Northumbrian Climbing Guide

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Hartburn Dene What the symbols
& colours mean
Grid Ref: NZ086865   Aspect: N 
Altitude: 116 mtrs   Walk in: 5 mins 
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Park at a small grassy layby in the village, near the footpath sign. Follow the path down to the river, past the strange grotto (Hartburn Glebe) and up over the top of the crag after a couple of hundred metres. Drop right down to the river at the far side of the crag and follow the bank back to the crag. The river is usually shallow enough at this point to paddle around in and inspect the crag.
A 10 metre high sandstone bluff rising out of the Hart Burn at, wait for it, Hartburn. There are few reasonable looking lines. The river is usually very shallow at this point so, although the possible lines start in the burn, a large stone would suffice to keep the feet dry. Gardening would, obviously, be out of the question here, so it isn't worth the effort of getting permission(unlikely) and getting your feet wet for a vegetated route whic no-one will ever repeat.
Unnamed Sandstone Carboniferous Namurian (Upper Limestone Group)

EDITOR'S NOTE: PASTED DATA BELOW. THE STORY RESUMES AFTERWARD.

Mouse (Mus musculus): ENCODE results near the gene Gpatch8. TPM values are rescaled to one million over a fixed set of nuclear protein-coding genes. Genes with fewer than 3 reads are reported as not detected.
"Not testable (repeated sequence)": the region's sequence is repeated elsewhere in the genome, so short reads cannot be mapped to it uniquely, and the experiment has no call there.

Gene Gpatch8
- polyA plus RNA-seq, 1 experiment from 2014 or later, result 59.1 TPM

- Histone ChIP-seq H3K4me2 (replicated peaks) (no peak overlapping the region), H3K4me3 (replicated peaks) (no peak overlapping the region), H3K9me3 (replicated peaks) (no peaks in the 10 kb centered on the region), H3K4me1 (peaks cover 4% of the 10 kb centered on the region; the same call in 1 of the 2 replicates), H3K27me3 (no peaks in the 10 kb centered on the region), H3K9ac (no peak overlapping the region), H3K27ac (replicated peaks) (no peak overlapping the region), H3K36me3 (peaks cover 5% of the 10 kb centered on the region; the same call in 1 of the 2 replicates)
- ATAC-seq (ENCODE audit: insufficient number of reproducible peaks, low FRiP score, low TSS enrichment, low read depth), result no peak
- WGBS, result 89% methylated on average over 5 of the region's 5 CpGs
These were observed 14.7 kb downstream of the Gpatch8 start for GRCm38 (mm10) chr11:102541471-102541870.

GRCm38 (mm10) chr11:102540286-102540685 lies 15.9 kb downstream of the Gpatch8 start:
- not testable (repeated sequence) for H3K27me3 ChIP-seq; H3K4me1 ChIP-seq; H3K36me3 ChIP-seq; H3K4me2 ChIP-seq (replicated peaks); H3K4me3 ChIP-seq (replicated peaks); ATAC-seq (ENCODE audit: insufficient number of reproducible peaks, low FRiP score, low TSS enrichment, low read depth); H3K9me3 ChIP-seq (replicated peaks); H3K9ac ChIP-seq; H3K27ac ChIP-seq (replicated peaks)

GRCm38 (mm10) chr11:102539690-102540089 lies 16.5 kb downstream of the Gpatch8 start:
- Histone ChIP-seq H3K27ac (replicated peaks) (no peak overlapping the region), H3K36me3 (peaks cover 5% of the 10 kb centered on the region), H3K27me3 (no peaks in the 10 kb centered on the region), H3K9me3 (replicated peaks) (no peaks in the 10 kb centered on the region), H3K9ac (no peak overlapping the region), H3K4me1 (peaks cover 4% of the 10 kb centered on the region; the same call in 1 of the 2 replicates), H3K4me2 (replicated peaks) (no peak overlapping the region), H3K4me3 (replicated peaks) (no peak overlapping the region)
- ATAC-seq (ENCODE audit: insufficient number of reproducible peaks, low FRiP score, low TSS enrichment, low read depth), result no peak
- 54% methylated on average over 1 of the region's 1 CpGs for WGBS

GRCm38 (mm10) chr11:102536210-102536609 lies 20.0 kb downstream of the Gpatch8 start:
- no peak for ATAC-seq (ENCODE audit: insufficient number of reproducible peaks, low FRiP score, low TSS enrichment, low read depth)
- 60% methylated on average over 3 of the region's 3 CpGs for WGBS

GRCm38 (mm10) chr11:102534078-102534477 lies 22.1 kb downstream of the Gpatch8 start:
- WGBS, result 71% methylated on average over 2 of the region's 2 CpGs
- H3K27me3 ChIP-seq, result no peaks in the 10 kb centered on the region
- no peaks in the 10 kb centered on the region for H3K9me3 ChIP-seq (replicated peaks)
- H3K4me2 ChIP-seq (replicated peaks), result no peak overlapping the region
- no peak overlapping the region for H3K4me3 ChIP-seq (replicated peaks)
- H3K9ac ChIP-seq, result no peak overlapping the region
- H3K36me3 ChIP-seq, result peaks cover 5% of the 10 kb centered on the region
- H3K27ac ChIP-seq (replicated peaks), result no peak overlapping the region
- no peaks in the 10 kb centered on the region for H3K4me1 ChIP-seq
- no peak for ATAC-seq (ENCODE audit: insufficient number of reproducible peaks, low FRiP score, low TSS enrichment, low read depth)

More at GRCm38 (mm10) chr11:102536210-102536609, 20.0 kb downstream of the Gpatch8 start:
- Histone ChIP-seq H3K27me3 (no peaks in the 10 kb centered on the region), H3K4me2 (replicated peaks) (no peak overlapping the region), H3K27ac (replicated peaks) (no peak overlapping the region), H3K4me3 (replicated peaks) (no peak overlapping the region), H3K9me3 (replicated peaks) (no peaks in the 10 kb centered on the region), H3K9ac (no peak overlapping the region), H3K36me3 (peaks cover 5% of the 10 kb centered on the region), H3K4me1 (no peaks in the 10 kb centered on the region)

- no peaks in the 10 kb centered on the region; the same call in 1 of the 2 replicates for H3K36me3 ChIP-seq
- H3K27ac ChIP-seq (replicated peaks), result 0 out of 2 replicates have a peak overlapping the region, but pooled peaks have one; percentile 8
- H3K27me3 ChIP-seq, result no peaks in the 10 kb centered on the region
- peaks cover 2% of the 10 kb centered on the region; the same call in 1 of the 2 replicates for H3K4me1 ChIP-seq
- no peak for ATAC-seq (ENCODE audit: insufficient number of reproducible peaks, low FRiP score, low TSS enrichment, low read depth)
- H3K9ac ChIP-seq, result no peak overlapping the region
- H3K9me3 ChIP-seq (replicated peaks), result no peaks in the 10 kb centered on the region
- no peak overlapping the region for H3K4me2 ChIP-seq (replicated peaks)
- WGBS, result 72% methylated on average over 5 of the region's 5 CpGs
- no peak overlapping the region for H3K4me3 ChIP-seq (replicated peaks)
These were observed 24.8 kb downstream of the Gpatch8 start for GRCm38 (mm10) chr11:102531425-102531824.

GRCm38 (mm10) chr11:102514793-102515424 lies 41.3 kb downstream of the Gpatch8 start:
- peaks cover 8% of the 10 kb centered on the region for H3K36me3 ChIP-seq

Loose looking and vegetated.
Access issues:
The wood is managed by the Woodland Trust who permit public access, but who would be unlikely to be too keen climbing on the crag since their remit is to encourage wildlife, especially trees and plants, some of which grow on crags.
Nothing known
No recorded problems.
Other interesting stuff:
The strange grotto is Hartburn Glebe. This was constructed in Victorian times by the Vicar of Hartburn Parish as a sort of summer house for the ladies to bathe in the river from. A tunnel can be seen going under the path built, allegedly, so the ladies could enter the water discreetly. If you follow the path around the top of the woodland the line of the Roman road, the Devils Causeway can be clearly seen as a hollow trackway slanting down to the river where the remains of a bridge abutment lie in the bank. In the river bed is a series of holes, some of which still have pieces of wood in them, and which probably carried a bridge across.